It was my last day working at NTAC when this bar opened, and everybody had gone to do some training, and there was myself and two volunteers in the NSP, and Spellman storms in, “Who’s in charge here?”, and I went, “Oh me”, and he hands me this thing. He’d gone to the Licensing Commission. Because we were calling it the Mardi Bar, he’d gone and he’d registered a business name in the name of the Mardi Bar, so we could not call it that. And I think it operated two times, and then the Licensing Committee said, “You cannot operate this”, because there was no provision for wheelchair access to a toilet. So I think we actually invested quite a lot of money in to putting that bar in to place, only to have it close.

    Prior to the bar being opened, we used to sit in the back garden of a Friday after work with some wine and a carton of beer and there was an honesty box and you’d throw your money in there.

    The dance parties held ’99 to maybe 2000, I remember it was when the war had broken out in Timor and Darwin was overrun with UN personnel, and some of the gay people from the UN used to come. This one American guy said to me, “I’ve been to all these fabulous dance parties in New York City. This is even more fabulous”, and I think it was because it was so casual, and people were so friendly, and you know what Darwin’s like..

    We did have a very tiny SWOP program happening then, very different to what’s happening now, mainly through the provision of condoms and lube and what have you, but it’s far more sophisticated now. So there was Tracey, I can’t remember her surname, so there was myself, Charles, and Bill McMahon is the other one. Bill’s a very big key player in the history of NTAC, he was the care and support person. Bill was an interesting character.

    Jed Masters instigated the Sister Girls program. He made contact with a lot of the girls from the Tiwi Islands, and he started the retreats. He would have a retreat in line with when a dance party was happening, because the Sister Girls often just didn’t have that safe space to be who they were. So what would happen, they’d come off the retreat, and then they’d all glam up and perform, and I remember Crystal, that was the first time she ever performed, and she was very, very nervous. I remember her coming up to me saying, “I’m just so nervous”, and I just said, “Just be yourself”, and she said that really helped her. I can’t remember what she performed, but she looked gorgeous.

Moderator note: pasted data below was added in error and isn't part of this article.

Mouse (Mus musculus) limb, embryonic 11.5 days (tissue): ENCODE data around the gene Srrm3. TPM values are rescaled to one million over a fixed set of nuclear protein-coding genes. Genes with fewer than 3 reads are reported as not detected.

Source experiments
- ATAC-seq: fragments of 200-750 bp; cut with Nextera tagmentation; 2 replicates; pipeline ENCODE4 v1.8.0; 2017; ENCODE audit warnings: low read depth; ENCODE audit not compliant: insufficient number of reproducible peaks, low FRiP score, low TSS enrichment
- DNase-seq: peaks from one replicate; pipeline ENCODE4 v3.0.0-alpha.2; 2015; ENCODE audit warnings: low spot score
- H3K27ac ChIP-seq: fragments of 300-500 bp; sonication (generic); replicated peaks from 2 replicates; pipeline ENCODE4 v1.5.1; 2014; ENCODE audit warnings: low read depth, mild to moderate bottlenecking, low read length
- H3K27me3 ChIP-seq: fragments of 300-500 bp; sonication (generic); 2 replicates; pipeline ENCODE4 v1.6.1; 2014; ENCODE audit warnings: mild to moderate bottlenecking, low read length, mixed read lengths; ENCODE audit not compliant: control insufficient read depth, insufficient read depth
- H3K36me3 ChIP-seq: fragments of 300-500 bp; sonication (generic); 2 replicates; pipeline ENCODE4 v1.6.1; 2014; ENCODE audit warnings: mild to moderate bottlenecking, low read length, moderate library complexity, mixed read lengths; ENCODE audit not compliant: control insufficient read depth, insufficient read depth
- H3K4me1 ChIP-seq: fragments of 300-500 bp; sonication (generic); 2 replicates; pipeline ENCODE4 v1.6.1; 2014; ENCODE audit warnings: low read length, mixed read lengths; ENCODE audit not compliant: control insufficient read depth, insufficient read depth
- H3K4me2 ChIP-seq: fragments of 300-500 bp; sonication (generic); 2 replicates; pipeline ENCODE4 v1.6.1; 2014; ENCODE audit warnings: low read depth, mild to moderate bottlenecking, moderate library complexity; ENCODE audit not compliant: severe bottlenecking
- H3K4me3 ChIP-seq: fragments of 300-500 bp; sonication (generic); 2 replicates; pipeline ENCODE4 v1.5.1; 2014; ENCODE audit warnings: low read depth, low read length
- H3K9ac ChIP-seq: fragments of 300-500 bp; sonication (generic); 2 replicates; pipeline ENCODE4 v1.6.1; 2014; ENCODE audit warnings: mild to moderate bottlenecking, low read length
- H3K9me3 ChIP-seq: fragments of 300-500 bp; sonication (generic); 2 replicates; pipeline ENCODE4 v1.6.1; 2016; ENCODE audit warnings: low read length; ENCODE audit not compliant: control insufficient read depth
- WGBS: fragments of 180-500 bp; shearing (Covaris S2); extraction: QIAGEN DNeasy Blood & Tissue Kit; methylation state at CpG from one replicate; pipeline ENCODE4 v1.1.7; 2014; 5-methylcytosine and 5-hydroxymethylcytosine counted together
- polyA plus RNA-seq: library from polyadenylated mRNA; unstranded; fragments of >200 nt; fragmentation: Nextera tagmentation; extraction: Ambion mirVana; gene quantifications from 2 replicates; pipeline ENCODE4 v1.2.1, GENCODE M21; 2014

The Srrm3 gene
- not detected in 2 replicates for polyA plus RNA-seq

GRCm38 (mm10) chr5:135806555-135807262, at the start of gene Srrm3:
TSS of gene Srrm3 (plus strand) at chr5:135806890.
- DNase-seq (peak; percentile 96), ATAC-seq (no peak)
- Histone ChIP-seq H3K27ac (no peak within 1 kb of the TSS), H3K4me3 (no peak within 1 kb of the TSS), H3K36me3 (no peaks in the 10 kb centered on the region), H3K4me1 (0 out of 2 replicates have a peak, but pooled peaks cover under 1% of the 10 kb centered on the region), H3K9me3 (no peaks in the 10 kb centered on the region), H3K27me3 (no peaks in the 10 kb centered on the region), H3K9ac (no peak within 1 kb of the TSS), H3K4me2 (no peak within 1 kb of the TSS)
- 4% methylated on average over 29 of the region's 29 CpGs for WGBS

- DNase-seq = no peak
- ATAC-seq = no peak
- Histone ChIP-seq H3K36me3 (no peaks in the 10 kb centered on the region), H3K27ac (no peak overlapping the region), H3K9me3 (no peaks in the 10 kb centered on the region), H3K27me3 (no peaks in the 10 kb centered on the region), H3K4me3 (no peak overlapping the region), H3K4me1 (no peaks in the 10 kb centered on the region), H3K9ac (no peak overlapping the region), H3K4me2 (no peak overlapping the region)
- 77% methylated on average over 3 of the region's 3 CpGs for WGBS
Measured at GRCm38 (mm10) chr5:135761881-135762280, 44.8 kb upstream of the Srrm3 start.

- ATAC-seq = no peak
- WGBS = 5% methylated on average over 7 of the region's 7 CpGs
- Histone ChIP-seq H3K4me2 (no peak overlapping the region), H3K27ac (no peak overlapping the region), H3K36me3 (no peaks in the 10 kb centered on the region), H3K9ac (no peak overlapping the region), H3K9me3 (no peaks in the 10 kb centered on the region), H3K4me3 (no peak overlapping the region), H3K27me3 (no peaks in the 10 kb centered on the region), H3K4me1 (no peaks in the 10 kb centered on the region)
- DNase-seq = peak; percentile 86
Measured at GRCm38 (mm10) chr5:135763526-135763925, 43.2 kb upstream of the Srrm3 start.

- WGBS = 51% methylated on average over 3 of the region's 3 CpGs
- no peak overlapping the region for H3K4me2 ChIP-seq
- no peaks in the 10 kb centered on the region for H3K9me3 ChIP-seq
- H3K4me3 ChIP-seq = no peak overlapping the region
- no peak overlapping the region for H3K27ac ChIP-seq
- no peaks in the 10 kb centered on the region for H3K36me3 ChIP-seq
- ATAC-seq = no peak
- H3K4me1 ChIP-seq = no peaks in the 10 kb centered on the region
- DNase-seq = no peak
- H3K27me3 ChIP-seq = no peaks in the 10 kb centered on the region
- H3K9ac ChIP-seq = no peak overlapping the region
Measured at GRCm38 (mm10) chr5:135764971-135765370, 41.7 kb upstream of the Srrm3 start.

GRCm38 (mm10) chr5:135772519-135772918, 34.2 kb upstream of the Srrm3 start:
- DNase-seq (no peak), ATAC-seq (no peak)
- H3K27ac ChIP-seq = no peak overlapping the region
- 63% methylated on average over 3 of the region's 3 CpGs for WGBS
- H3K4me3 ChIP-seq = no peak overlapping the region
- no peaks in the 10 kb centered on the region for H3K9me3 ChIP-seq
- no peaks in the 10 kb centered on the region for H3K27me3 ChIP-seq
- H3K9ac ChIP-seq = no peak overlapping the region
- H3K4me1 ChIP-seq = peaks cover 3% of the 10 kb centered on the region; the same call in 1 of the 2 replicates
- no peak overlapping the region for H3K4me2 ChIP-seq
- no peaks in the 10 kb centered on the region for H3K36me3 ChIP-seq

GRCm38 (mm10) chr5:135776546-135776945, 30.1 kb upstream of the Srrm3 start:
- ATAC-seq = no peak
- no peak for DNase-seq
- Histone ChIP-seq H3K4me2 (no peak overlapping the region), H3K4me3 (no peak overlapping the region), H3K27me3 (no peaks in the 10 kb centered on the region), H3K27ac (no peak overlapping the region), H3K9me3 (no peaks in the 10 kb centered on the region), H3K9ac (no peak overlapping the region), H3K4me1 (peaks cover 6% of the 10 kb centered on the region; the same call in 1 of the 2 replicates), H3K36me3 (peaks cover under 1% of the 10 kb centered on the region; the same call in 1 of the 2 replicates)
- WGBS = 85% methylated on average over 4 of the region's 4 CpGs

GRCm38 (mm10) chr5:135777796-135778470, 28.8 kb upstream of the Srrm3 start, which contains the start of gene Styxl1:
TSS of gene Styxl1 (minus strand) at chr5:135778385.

Jed and I used to share the office, which was a bedroom in Manton Street (that I actually lived in just after Cyclone Tracy) , he really struggled at first on how to work with Sister Girls, how to engage them and sexuality is always a sensitive topic in Indigenous but he did a brilliant job.

    There was another woman there, Petra, she worked on the NSP, too, or the needle exchange as we used to call that. One of the issues back then was we were really lobbying to get the NSP in Palmerston open, and there was huge community backlash and it took forever. It took like nearly two years of negotiations, so that was a very big issue, but because there were only seven of us who worked there, we were a very small organisation. People felt really comfortable coming there, and even if it was just to come and pick up the Sydney Star Observer or Lesbians on the Loose, they always felt really comfortable and you’d often have Sister Girls running around in the kitchen, on the telephones, out the back, because we had a nice space out the back with a big garden and chairs, and it was kind of old Darwin style. But the NSP was very much a big thing, and at the same time, I think, AIDS Council of Central Australia was quite separate, and I think there were issues there.

    We had, for a short time, a guy employed to run the beats, but yeah, it’s really hard, I think it’s really hard. Having worked in WA AIDS Council, we had two guys there who worked for a very long time on the beats, and that was their job, and they became well known and whereas we were kind of relying a little bit on volunteers, and you need to have those volunteers who are peer educators. So it would run okay for a while, but being after hours, nighttime work was really challenging, yeah.